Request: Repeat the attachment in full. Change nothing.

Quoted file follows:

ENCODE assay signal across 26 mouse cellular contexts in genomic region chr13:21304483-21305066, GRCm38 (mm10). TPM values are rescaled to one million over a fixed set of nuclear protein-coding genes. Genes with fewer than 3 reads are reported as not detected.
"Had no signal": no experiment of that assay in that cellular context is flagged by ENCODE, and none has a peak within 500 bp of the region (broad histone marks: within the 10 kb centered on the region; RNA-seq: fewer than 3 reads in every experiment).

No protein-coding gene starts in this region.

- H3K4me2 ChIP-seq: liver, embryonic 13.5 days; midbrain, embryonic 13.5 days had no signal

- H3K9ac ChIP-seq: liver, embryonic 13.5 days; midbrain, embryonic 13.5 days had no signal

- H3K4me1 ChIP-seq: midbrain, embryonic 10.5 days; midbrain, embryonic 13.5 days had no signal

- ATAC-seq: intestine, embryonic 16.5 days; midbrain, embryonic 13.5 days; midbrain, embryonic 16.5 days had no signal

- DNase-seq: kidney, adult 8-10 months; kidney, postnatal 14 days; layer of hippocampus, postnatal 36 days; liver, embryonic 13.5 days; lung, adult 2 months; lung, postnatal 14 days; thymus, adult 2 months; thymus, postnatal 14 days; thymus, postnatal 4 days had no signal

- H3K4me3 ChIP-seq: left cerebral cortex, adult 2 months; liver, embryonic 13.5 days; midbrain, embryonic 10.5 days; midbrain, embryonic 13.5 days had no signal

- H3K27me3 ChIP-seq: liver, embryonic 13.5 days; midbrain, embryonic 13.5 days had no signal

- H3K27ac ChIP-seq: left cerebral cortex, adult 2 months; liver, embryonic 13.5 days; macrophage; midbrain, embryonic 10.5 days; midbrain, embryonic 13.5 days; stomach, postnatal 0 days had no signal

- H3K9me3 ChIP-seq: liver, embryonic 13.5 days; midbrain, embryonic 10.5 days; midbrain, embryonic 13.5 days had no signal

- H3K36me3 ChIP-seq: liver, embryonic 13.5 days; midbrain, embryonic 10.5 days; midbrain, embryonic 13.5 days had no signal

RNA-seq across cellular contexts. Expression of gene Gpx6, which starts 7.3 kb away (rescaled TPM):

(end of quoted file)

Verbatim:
ENCODE assay signal across 26 mouse cellular contexts in genomic region chr13:21304483-21305066, GRCm38 (mm10). TPM values are rescaled to one million over a fixed set of nuclear protein-coding genes. Genes with fewer than 3 reads are reported as not detected.
"Had no signal": no experiment of that assay in that cellular context is flagged by ENCODE, and none has a peak within 500 bp of the region (broad histone marks: within the 10 kb centered on the region; RNA-seq: fewer than 3 reads in every experiment).

No protein-coding gene starts in this region.

- H3K4me2 ChIP-seq: liver, embryonic 13.5 days; midbrain, embryonic 13.5 days had no signal

- H3K9ac ChIP-seq: liver, embryonic 13.5 days; midbrain, embryonic 13.5 days had no signal

- H3K4me1 ChIP-seq: midbrain, embryonic 10.5 days; midbrain, embryonic 13.5 days had no signal

- ATAC-seq: intestine, embryonic 16.5 days; midbrain, embryonic 13.5 days; midbrain, embryonic 16.5 days had no signal

- DNase-seq: kidney, adult 8-10 months; kidney, postnatal 14 days; layer of hippocampus, postnatal 36 days; liver, embryonic 13.5 days; lung, adult 2 months; lung, postnatal 14 days; thymus, adult 2 months; thymus, postnatal 14 days; thymus, postnatal 4 days had no signal

- H3K4me3 ChIP-seq: left cerebral cortex, adult 2 months; liver, embryonic 13.5 days; midbrain, embryonic 10.5 days; midbrain, embryonic 13.5 days had no signal

- H3K27me3 ChIP-seq: liver, embryonic 13.5 days; midbrain, embryonic 13.5 days had no signal

- H3K27ac ChIP-seq: left cerebral cortex, adult 2 months; liver, embryonic 13.5 days; macrophage; midbrain, embryonic 10.5 days; midbrain, embryonic 13.5 days; stomach, postnatal 0 days had no signal

- H3K9me3 ChIP-seq: liver, embryonic 13.5 days; midbrain, embryonic 10.5 days; midbrain, embryonic 13.5 days had no signal

- H3K36me3 ChIP-seq: liver, embryonic 13.5 days; midbrain, embryonic 10.5 days; midbrain, embryonic 13.5 days had no signal

RNA-seq across cellular contexts. Expression of gene Gpx6, which starts 7.3 kb away (rescaled TPM):